As a follow up to Dave’s file reading entries, Kelly Ochs – with the help of Bartley Sides – gives you a picture of file reading from an admissions counselor perspective.
When I first became interested in working in college admissions as a college senior, I sat down with the director of admissions at my undergraduate institution talk about the life of an admissions counselor. It was March, and his advice to me was to walk around the admissions office and ask admissions counselors about their careers. It was some of the best job-searching advice I got - the month of March is one of the toughest months in college admissions (and not just for the students who are eagerly waiting to hear back from the colleges to which they have applied.
Admissions is a cyclical job - in the fall we are on the road meeting with prospective students at college fairs and high schools, in January, we start reading applications for next year's incoming class, and over the summer, we get ready to do the whole thing again with a new class.
It's a life of extremes - just when I think I can't live out of a suitcase or eat at McDonalds any longer, it's time to start reading applications. And just when I feel like I can't read another application, it's time to start working with the next class.
Reading season isn't the most glamorous time of year - we read file after file on a computer screen until our eyes are bleary. Most of us look a little rough around the edges - tired eyes from staying up reading applications and a cup of coffee never far away. If you've tried to contact our office in the past month you've probably noticed that we really aren't available to speak to visitors like we generally are. The only way we can review applications, is to shut down to some extent and really focus on what students are sharing with us in their applications and selecting the students we will invite to be a part of our next incoming class out of an incredible pool of applicants.
Since many of you have applied and are eagerly waiting to hear back from us, I thought we could share a little bit with you about what this time of year is like in our office. Dave has given you a great overview of what we are looking for when we read applications and I hope you've been able to review it, but this entry will outline a typical morning in the office during "Reading Season" in admissions.
8:00 a.m. Arrive at the office - This is the first year we are reading applications on the computer. In the past, we've had paper applications, but this year, we read everything on a computer screen. We used to have applications stacked on our desks and floors of our offices; now we just have desktop computers. Our desks may look a lot cleaner, but we're just as busy!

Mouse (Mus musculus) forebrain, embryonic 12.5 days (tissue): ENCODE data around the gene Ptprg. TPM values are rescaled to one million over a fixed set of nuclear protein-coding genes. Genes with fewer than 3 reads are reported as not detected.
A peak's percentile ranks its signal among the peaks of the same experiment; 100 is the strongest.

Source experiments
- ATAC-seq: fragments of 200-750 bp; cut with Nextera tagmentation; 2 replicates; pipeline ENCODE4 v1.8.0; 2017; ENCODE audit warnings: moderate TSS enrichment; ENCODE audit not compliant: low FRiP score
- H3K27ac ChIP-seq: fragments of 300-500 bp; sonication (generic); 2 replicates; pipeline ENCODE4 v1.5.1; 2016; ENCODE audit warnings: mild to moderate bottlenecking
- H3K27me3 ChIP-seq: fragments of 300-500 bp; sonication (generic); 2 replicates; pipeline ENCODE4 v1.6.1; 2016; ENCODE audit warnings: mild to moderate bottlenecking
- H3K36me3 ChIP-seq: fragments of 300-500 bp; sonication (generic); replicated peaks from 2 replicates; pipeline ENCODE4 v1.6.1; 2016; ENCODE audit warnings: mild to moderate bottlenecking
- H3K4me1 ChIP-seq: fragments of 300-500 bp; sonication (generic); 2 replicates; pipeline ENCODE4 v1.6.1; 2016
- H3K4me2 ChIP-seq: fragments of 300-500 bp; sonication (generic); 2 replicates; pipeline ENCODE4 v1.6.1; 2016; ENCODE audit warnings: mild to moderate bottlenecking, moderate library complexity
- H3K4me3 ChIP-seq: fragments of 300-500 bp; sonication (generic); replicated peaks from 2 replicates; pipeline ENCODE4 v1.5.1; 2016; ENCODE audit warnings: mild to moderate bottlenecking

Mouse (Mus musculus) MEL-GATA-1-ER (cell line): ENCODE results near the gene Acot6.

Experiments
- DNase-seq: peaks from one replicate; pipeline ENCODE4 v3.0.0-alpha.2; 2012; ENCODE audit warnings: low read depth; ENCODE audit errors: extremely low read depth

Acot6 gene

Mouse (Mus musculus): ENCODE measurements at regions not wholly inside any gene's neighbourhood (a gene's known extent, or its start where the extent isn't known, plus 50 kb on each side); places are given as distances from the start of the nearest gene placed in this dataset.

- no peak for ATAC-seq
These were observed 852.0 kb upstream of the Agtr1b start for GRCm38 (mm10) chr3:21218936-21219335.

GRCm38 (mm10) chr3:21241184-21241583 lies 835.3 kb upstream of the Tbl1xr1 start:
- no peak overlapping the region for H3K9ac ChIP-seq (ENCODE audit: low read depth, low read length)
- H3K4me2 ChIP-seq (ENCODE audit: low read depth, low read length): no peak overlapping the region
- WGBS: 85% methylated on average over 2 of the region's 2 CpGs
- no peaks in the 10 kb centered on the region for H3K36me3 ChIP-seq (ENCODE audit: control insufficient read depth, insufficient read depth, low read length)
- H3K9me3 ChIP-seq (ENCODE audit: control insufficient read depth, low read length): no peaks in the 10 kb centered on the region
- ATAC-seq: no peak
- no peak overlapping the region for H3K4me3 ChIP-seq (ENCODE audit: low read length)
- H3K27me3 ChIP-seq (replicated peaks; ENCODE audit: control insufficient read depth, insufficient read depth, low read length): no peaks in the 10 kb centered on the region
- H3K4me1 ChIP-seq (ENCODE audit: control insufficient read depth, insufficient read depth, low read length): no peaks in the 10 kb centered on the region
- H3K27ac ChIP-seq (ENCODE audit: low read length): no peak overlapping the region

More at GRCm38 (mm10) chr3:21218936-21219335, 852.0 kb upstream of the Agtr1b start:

8:10 a.m. Coffee run - Programs, information sessions, campus tours, emails to students and other things don't stop during file reading, so many of us read applications from home to try to keep up when other things take up our time in the office. This means a lot of late nights, so during this time of year, our office probably keeps the coffee shop across the street in business.
8:15 a.m. Back at our desks armed with caffeine and energy from the brisk walk outside, we're ready to start reading applications. Right now, in order to finish reading applications to have decisions to you April 1, we are each reading 20 applications a day. Given that our office responsibilities continue during reading season, we spend anywhere from 15-25 minutes reviewing each application and getting to know the student through their application. This is why the essays you've written and the activities you've shared with us are so important - since we do not offer interviews, the only way we can get to know you is through your application. Whether you are shadowing doctors, training for the upcoming cross country season, or working on your bug collection, we want to know what you are doing when you leave the classroom or over the summer because these are the things that help us get to know you.
10:45 a.m. Because our office also has a fitness challenge going on, many of us use our breaks as a chance to earn points for the fitness challenge. Last week, I took a walk down the hall to Bartley's office and found another one of our counselors, Tino Johnson, doing push ups during a break from reading.
11 a.m. After working up a bit of a sweat, it's back to file reading for the rest of the day with a break for lunch.
Over the course of reading season, counselors will read anywhere from 700-1000 applications. At least two counselors review each application, and sometimes a third counselor will also read the application. Although the number of applications we receive may seem overwhelming, each application we read is a chance for us to get to know a student as they share with us their experiences and interests with us.
For many of us in admissions, file reading can be a tough time of year because of the long hours and amount of applications. But it is also one of the most rewarding parts of our job. We've spent months helping students figure out where they want to apply, answering questions about UGA and about the application, and hearing about what they are interested in and what they are capable of in college. It's incredibly rewarding to read applications and find those students who are a perfect match for UGA - who have excelled in and out of the classroom and who are ready to tackle new challenges and make a difference at UGA.